Medieval culture was fascinated with the visual. In the Middle Ages visual art performed powerful cultural work in both the religious and the secular spheres and the vast middle ground where the two in fact become inseparable. Consequently, visual art was open to all kinds of discursive appropriations just as the visual in general was a highly contested ground on which some of the most volatile issues of medieval culture were debated.
Hence it comes as no surprise that the world of visual art is a constant presence in medieval literature. But that presence is anything but unproblematic since a long and complex tradition of ekphrasis claimed the privilege of mediating the visual experience in literary texts. With its manifold and frequently fictional depictions of visual art ekphrasis offers a site where the most arcane and the most mundane forms of medieval aesthetic and ideological experience come into contact with a highly sophisticated tradition of representation and narrative. And that tradition is all the more intriguing because it usually remains implicit – primarily expressed and critiqued in the practice of verbal representation itself.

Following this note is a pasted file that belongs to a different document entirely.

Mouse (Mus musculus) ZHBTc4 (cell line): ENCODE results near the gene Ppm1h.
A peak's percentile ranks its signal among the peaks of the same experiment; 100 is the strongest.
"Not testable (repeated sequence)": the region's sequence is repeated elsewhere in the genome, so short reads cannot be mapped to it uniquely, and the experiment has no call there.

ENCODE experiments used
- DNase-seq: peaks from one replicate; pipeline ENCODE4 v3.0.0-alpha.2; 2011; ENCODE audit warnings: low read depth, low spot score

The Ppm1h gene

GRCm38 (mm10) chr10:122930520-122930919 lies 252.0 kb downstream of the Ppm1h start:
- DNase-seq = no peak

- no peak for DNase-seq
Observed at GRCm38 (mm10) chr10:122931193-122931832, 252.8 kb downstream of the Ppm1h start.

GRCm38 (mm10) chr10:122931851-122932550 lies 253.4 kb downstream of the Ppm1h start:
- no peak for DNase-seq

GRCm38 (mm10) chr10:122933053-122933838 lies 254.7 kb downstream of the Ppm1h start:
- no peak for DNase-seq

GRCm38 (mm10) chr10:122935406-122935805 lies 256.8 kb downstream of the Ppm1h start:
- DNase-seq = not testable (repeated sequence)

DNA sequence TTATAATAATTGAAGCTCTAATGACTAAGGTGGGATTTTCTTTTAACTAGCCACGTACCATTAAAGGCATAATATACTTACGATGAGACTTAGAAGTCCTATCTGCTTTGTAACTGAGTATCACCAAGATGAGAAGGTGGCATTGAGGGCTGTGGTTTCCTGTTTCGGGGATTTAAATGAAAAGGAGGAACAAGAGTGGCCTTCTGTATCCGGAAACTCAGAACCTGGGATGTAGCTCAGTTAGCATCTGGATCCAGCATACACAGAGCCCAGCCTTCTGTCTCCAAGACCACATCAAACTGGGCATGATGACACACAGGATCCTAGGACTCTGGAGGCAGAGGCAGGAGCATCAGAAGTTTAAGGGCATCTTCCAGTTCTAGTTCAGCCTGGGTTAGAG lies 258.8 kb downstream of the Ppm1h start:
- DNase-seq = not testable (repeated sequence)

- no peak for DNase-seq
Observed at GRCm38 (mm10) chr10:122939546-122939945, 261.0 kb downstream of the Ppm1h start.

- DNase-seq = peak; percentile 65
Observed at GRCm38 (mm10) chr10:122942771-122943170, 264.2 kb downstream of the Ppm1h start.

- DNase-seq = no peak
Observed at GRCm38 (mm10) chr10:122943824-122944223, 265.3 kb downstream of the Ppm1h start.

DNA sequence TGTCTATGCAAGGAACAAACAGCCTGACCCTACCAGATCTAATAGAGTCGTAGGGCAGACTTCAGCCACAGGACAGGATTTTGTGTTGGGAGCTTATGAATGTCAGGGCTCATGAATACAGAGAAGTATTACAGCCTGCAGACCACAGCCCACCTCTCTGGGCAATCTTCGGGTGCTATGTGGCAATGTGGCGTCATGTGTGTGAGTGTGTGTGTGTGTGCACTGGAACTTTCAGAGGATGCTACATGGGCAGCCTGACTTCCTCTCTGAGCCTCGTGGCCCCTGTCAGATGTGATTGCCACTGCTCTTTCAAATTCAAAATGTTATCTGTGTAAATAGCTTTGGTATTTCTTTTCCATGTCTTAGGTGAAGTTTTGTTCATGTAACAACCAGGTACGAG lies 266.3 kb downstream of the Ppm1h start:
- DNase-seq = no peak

This international workshop seeks to tease out some of the many facets that inform the discursive traditions of ekphrasis in the Middle Ages. Though our principal focus is on the English Later Middle Ages, we are bringing together scholars from various fields in order to establish as broad and variegated an approach to the issue as possible.